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As Mamata preps 'Hindi speech' for Martyrs' Day, TMC eyes tie-up for UP polls

In her speech, Banerjee would be stressing on the state of the economy of the country

mamata rally salil (File) West Bengal CM Mamata Banerjee | Salil Bera

The customary speech by West Bengal Chief Minister Mamata Banerjee on the occasion of Martyrs Day on July 21 is a closely watched event every year. She has used the event to make important announcements and policy decisions ever since she became chief minister. This time, Banerjee is adding a new touch: She is expected to speak a larger portion of her speech in Hindi.

TMC leaders are on the job to stream Banerjee’s speech in Gujarat, Uttar Pradesh, Madhya Pradesh and even in many states in South India. The party’s tech cell is working hard to get the message put across.

The speech this year—and obviously in the next couple of years—would be keeping in mind the 2024 Lok Sabha election. This year, the special focus would be on Uttar Pradesh, which would go to polls next year.

In fact, talks are on with parties friendly to the TMC to get at least a dozen seats to contest in Uttar Pradesh in the 2022 Assembly election.

“We need to get a footprint in UP. And after defeating BJP, obviously she would be a strong contender against Modi during 2024 election. But there would be no bargain but only some special arrangement can be done to make us part of the alliance against BJP in 2022 Assembly election there [in UP],” said a leader of TMC on condition of anonymity. For that, Banerjee is not ruling out the idea of talking to Mayawati.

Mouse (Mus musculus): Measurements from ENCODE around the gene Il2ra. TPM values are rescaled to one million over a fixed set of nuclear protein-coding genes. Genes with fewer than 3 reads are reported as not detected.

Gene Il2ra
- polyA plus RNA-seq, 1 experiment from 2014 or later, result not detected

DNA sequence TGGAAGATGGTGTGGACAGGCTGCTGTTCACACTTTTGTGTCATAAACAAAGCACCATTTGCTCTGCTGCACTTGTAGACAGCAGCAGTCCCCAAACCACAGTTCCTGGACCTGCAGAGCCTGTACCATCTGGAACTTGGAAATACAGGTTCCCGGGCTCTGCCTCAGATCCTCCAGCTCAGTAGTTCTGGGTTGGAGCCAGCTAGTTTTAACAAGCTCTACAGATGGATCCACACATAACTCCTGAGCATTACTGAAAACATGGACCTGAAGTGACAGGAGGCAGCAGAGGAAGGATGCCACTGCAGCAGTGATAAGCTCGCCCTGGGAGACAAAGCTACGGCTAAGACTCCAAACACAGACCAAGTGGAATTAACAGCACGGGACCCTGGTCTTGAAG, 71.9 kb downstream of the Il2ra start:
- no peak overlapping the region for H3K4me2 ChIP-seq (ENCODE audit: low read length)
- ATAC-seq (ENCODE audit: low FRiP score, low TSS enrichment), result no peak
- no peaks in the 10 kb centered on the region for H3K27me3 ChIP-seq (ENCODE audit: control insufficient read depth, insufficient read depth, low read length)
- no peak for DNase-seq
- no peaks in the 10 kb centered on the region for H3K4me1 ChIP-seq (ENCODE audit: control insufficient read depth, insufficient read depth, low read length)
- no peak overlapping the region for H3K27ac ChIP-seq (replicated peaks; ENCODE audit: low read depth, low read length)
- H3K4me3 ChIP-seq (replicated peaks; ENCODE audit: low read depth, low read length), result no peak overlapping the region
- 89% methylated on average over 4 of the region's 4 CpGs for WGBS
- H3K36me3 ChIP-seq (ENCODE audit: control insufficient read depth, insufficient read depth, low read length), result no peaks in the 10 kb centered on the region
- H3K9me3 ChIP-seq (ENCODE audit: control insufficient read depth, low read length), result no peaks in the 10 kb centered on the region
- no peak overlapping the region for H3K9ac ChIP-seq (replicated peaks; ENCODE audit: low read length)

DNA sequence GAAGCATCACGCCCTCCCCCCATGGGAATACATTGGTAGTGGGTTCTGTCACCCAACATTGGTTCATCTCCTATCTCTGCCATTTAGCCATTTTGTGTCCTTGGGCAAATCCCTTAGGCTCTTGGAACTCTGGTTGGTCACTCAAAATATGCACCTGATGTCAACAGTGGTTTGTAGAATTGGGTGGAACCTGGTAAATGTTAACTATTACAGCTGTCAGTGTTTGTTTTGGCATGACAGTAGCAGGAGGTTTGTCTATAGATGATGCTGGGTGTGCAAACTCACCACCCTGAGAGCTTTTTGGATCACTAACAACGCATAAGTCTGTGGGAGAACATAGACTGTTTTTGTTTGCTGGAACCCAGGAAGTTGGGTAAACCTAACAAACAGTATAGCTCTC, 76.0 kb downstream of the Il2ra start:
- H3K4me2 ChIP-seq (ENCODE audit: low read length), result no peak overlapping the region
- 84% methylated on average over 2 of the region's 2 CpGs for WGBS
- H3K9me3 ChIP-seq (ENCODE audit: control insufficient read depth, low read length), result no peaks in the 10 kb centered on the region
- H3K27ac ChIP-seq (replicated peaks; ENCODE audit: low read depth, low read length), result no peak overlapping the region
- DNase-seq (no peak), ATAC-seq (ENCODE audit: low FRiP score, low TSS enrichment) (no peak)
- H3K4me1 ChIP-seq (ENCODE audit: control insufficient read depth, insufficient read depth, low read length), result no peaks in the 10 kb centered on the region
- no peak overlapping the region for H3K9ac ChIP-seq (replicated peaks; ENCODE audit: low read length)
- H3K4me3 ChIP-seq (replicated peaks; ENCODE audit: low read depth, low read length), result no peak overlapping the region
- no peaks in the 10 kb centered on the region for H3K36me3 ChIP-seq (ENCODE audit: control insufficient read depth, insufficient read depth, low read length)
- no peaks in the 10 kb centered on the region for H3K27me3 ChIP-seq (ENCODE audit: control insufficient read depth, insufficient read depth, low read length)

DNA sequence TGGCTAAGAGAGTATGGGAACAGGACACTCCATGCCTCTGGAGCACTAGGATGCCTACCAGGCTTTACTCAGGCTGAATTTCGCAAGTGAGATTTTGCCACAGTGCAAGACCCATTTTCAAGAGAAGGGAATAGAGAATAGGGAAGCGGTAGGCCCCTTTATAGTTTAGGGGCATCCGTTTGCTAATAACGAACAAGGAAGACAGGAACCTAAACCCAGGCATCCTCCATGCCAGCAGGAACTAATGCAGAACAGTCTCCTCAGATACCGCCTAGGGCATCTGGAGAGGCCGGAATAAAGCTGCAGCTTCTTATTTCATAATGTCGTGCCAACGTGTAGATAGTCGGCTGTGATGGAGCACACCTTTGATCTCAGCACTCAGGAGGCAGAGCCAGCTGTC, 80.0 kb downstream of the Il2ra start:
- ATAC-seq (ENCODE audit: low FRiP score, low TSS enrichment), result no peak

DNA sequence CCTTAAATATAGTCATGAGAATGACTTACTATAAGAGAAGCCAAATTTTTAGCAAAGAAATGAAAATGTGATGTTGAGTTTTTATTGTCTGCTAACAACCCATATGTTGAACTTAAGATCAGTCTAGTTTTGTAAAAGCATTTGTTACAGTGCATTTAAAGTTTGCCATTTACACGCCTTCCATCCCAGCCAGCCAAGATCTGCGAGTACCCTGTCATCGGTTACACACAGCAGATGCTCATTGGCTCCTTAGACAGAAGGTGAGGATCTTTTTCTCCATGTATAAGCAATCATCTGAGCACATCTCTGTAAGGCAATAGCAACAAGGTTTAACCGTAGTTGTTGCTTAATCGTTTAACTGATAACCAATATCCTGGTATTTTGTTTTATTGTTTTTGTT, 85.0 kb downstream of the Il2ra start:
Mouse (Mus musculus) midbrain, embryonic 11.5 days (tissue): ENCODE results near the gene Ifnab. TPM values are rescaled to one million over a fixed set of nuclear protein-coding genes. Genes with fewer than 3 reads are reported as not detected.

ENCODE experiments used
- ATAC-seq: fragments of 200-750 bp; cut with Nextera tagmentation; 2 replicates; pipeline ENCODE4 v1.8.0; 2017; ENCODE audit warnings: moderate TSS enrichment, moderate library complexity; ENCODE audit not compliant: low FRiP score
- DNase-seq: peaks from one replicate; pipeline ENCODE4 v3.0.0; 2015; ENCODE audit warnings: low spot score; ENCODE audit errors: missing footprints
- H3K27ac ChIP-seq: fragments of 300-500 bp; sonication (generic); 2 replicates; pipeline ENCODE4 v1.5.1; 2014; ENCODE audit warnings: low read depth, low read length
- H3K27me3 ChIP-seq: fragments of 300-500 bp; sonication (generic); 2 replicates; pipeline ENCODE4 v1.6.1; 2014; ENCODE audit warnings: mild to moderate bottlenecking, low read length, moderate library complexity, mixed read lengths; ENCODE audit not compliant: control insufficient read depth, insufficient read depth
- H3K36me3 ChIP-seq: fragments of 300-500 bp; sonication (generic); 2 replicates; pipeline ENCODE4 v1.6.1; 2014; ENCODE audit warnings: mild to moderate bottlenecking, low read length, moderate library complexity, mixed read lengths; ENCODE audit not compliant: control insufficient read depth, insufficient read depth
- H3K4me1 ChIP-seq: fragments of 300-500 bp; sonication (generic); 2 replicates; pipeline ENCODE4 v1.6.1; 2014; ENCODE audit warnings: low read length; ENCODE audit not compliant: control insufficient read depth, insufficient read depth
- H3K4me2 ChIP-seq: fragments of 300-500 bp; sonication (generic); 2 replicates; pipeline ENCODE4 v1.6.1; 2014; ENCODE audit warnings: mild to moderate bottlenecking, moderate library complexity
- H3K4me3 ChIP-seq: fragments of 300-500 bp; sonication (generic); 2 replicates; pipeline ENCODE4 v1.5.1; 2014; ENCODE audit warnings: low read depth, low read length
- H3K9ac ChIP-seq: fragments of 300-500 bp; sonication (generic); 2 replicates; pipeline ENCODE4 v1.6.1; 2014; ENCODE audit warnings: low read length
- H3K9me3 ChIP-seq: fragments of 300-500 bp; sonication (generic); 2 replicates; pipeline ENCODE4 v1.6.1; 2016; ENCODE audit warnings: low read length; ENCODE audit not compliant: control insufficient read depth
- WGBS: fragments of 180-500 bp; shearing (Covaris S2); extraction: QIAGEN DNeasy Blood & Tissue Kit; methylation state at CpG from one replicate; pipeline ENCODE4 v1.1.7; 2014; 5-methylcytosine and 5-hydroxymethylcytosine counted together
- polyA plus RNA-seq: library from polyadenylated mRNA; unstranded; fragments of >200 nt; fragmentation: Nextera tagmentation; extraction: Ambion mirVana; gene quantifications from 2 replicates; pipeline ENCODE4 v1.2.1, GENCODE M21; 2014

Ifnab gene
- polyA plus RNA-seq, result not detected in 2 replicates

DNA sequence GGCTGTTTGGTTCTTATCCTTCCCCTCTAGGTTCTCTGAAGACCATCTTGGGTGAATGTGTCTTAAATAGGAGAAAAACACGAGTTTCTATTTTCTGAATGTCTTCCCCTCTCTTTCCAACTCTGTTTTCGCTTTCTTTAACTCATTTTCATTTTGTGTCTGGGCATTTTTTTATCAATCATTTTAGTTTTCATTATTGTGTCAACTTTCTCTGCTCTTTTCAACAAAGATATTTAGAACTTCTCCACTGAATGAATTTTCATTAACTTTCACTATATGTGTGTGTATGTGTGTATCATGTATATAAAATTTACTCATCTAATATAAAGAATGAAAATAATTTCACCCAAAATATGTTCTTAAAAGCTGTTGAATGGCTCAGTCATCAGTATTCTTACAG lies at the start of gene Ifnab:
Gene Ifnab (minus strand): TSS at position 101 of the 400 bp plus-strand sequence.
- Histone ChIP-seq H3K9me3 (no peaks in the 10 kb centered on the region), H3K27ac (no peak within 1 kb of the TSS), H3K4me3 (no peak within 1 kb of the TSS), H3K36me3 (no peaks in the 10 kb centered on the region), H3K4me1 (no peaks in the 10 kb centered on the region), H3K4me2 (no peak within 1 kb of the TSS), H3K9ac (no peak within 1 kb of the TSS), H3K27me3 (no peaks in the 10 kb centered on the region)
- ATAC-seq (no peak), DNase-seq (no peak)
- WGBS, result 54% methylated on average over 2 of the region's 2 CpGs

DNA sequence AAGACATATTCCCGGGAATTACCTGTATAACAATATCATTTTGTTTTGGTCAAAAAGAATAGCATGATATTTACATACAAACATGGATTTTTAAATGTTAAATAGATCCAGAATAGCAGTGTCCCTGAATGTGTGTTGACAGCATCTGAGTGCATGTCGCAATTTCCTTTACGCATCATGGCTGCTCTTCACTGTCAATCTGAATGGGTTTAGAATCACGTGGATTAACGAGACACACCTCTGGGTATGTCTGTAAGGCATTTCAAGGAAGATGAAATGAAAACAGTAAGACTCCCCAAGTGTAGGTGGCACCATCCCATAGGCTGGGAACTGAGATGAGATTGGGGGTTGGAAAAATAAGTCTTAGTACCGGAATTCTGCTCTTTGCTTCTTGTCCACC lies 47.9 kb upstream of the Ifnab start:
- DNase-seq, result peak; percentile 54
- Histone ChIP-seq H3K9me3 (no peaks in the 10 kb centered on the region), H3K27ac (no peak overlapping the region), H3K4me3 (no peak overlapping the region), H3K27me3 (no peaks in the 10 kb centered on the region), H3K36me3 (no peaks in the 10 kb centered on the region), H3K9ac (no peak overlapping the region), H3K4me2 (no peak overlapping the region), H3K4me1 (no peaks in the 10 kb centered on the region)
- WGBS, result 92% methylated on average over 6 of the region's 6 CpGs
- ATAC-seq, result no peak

On July 21 (Wednesday), Banerjee would be stressing on the state of the economy of the country and how she overcame the obstacles in 2021 Assembly election against all odds. The rising fuel prices, handling of the second COVID wave and lack of vaccine availability would be her focus as well.

While keeping the economy in mind, TMC has also decided to send a leading economist of the country to the Rajya Sabha, after a seat fell vacant following the resignation of former leader Dinesh Trivedi. If sources are to be believed, one of the eminent economists of India Professor Abhirup Sarkar is being persuaded to contest the Rajya Sabha election.

Sarkar, a professor of economics in Indian Statistical Institute, who is also a visiting professor in many foreign universities, was one of the architects of change in West Bengal in 2011 that saw the ouster of the 34-year-long Left Front government. He was one of the key persons who scripted a policy of governance for TMC before the historic 2011 election. Sarkar, however, refused to join politics despite him being considered the front runner for state finance minister.

If Sarkar, chairman of the Sixth Pay Commission constituted by the West Bengal government and an adviser to Banerjee on the economy, agrees to go to Parliament, it is obvious the TMC’s voice on the Indian economy would be strengthened.

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